Mulvaney Boosts Pay for CFPB Deputies While Limiting Budget | Auto Finance News | Auto Finance News

Mulvaney Boosts Pay for CFPB Deputies While Limiting Budget

Mick Mulvaney speaking at the 2018 Conservative Political Action Conference in National Harbor, Maryland. (Photo by Gage Skidmore)

At least four deputies hired to help run the Consumer Financial Protection Bureau are being paid more than Congress Members or cabinet secretaries all while Acting Director Mick Mulvaney cuts the bureau’s budget and proposes changes to its funding structure, according to a report from the Associated Press.   

Of the eight deputies Mulvaney has hired, at least three are being paid $259,500 annually and one is making $239,595, according to records requests. Most of the government operates under a universal pay scale, which is capped at $134,776 before adjusting for the higher costs of living in areas like New York City or Washington, D.C., according to the Office of Personnel Management.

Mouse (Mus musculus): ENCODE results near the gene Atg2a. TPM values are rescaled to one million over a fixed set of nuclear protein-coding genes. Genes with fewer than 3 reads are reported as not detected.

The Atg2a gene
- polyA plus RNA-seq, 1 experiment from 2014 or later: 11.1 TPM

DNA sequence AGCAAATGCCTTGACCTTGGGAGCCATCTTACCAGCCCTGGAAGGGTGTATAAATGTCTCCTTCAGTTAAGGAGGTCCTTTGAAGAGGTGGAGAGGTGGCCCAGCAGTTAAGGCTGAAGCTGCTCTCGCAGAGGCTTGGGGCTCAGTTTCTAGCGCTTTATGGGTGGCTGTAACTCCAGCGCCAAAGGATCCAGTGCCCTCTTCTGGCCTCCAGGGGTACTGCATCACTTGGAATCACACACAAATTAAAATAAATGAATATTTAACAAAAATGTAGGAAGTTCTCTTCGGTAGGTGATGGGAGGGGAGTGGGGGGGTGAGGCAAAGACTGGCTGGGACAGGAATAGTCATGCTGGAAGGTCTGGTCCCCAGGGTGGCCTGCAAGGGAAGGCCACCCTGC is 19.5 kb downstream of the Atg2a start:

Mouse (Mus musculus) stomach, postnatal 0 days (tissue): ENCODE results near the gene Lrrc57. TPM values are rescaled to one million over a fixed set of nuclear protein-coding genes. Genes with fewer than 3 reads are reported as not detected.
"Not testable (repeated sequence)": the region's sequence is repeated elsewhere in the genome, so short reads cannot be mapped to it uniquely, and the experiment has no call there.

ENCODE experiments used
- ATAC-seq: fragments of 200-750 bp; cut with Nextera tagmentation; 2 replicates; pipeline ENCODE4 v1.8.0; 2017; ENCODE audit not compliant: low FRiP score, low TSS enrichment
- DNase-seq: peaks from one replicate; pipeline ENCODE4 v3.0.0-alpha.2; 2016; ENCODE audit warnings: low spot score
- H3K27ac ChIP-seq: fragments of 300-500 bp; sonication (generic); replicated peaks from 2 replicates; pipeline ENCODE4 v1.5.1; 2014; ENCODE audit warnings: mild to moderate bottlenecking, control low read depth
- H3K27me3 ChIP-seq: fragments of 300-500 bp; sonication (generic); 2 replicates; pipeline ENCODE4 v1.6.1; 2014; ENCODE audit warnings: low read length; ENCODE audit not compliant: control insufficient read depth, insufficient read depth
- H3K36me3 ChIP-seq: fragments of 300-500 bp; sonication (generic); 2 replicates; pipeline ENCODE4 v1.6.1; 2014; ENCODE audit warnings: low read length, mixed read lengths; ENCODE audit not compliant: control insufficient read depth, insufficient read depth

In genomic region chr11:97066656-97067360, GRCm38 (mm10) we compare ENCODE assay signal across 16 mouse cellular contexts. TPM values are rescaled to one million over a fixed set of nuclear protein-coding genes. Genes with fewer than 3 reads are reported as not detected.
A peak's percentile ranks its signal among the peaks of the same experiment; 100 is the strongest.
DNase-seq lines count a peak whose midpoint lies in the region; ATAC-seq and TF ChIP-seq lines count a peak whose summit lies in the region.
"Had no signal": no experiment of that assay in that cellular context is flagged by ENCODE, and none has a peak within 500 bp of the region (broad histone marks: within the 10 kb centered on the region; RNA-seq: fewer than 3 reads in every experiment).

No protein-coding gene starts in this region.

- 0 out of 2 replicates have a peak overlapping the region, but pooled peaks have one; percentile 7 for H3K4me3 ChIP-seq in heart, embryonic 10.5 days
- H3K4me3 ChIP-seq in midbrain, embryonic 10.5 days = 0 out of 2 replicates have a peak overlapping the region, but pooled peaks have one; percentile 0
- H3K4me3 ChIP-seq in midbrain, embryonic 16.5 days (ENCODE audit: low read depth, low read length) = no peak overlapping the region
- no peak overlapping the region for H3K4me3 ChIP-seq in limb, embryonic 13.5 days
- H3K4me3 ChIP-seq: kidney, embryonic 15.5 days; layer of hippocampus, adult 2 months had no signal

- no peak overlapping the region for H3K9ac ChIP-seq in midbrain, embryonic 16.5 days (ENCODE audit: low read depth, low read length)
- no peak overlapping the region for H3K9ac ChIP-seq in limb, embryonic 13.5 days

However, there are exemptions to this pay scale at certain agencies including the Federal Reserve, which is where the CFPB receives funding. The top pay bracket for a Federal Reserve employee is $250,000, according to the AP.

Earlier this week Mulvaney proposed moving the Bureau’s pay structure out of the Federal Reserve to Congressional appropriations.

“As has been evident since the enactment of the Dodd-Frank Act, the bureau is far too powerful, and with precious little oversight of its activities,” Mulvaney wrote in the report. “By structuring the bureau the way it has, Congress established an agency primed to ignore due process and abandon the rule of law in favor of bureaucratic fiat and administrative absolutism.”  

Earlier this year, Mulvaney requested $0 from the Federal Reserve in the Bureau’s quarterly budget request because the reserves were “sufficient” to carry out its mandate.

“While [these savings] may not make much of a dent in the deficit, the men and women at the bureau are proud to do their part to be responsible stewards of taxpayer dollars,” he wrote.

Mulvaney will speak before Congress next week to advocate for his changes to the structure of the CFPB. He’ll be up against a wing of the Democratic party that is organizing to block any changes, as well as a bipartisan group of Senators pushing for a bipartisan commission to replace the single-director structure.

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